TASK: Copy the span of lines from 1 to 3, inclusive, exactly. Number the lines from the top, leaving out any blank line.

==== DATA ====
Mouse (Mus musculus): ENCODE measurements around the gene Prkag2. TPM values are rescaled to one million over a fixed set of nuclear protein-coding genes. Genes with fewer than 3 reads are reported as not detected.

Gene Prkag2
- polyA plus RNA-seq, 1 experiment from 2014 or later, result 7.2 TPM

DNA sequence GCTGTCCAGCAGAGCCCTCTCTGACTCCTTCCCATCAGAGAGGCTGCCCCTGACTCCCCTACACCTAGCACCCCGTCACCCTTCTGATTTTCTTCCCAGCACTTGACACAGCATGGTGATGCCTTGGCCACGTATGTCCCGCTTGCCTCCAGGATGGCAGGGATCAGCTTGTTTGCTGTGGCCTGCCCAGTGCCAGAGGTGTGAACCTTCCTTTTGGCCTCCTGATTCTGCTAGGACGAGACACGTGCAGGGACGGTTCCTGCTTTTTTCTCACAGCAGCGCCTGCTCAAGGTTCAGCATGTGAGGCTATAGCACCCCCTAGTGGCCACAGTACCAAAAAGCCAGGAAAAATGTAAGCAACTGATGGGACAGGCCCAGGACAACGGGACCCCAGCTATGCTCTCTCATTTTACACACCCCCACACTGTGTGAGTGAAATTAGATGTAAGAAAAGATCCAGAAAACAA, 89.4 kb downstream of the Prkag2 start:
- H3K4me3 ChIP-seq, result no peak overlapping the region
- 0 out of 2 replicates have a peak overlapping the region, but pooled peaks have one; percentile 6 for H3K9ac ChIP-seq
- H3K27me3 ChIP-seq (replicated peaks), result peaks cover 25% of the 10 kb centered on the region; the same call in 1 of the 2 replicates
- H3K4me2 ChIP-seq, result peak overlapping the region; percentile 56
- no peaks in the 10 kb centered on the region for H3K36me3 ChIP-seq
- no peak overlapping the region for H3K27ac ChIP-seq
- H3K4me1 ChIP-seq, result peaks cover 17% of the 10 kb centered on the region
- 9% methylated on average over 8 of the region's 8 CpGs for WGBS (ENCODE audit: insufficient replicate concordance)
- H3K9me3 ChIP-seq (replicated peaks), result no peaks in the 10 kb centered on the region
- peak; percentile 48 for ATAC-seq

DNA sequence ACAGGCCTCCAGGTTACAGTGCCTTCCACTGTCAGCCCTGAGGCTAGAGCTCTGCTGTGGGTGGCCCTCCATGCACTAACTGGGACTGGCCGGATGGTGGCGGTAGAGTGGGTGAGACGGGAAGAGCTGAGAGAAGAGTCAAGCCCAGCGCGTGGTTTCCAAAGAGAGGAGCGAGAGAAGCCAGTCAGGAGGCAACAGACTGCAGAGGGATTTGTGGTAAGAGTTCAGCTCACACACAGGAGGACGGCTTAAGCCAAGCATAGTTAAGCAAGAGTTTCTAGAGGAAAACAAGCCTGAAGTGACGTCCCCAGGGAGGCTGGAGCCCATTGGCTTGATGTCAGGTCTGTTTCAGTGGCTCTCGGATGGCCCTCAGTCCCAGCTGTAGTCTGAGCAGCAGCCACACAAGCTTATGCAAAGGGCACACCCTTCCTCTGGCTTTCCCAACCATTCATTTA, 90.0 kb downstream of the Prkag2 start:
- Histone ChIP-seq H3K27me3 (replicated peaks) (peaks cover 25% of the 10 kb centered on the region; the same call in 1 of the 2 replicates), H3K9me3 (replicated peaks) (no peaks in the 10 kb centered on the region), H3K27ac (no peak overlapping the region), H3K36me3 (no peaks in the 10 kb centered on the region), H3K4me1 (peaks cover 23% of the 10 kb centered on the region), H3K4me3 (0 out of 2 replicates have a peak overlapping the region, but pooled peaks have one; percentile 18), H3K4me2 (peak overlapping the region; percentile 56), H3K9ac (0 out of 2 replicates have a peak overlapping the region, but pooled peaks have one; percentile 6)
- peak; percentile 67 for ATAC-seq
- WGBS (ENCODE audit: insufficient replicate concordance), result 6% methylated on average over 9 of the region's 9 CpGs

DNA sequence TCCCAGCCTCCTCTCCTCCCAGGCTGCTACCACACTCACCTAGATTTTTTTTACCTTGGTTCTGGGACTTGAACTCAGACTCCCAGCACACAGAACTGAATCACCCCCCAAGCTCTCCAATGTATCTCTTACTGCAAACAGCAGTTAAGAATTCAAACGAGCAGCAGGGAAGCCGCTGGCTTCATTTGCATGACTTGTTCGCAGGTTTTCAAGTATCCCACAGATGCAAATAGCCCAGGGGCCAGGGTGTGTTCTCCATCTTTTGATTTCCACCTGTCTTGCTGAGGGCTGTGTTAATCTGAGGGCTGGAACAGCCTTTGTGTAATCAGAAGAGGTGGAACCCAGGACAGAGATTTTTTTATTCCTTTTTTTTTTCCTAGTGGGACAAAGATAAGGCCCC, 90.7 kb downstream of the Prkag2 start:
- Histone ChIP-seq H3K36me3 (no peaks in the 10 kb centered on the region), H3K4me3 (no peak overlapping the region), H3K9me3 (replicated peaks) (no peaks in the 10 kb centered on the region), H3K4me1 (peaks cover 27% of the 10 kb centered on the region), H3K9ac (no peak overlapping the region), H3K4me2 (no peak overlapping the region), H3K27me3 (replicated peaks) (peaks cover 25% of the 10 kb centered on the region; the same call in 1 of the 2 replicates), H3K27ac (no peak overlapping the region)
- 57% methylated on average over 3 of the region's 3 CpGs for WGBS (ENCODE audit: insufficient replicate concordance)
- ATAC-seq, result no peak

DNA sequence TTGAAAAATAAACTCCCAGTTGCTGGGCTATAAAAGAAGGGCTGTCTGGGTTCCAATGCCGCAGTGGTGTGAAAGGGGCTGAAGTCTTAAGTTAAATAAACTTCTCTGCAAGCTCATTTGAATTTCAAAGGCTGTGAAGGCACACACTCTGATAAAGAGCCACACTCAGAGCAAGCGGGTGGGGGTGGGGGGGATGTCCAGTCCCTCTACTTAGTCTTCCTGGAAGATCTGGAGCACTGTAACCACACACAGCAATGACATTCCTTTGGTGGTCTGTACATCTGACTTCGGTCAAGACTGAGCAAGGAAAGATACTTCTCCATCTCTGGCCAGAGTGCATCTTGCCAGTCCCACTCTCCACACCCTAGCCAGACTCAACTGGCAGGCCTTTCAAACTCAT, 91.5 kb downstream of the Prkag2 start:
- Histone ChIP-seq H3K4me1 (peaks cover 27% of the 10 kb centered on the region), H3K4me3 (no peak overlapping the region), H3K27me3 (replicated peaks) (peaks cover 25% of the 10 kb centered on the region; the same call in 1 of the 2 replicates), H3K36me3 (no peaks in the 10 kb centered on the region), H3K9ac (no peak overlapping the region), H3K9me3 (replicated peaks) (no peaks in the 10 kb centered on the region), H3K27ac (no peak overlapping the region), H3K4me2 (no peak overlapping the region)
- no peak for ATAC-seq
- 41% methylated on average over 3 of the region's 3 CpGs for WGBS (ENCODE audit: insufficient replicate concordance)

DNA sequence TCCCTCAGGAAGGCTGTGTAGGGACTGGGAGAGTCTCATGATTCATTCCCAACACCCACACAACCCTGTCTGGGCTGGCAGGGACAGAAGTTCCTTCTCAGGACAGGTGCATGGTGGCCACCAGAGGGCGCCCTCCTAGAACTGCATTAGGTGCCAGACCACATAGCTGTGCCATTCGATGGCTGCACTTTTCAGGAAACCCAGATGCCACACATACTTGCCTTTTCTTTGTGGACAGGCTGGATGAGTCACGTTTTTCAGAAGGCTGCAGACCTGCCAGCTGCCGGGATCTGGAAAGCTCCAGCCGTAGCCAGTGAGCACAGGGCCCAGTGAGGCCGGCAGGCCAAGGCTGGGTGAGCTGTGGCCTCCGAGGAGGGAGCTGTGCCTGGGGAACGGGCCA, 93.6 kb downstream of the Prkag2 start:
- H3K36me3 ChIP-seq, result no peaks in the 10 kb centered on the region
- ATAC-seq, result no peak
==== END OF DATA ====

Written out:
Mouse (Mus musculus): ENCODE measurements around the gene Prkag2. TPM values are rescaled to one million over a fixed set of nuclear protein-coding genes. Genes with fewer than 3 reads are reported as not detected.

Gene Prkag2
- polyA plus RNA-seq, 1 experiment from 2014 or later, result 7.2 TPM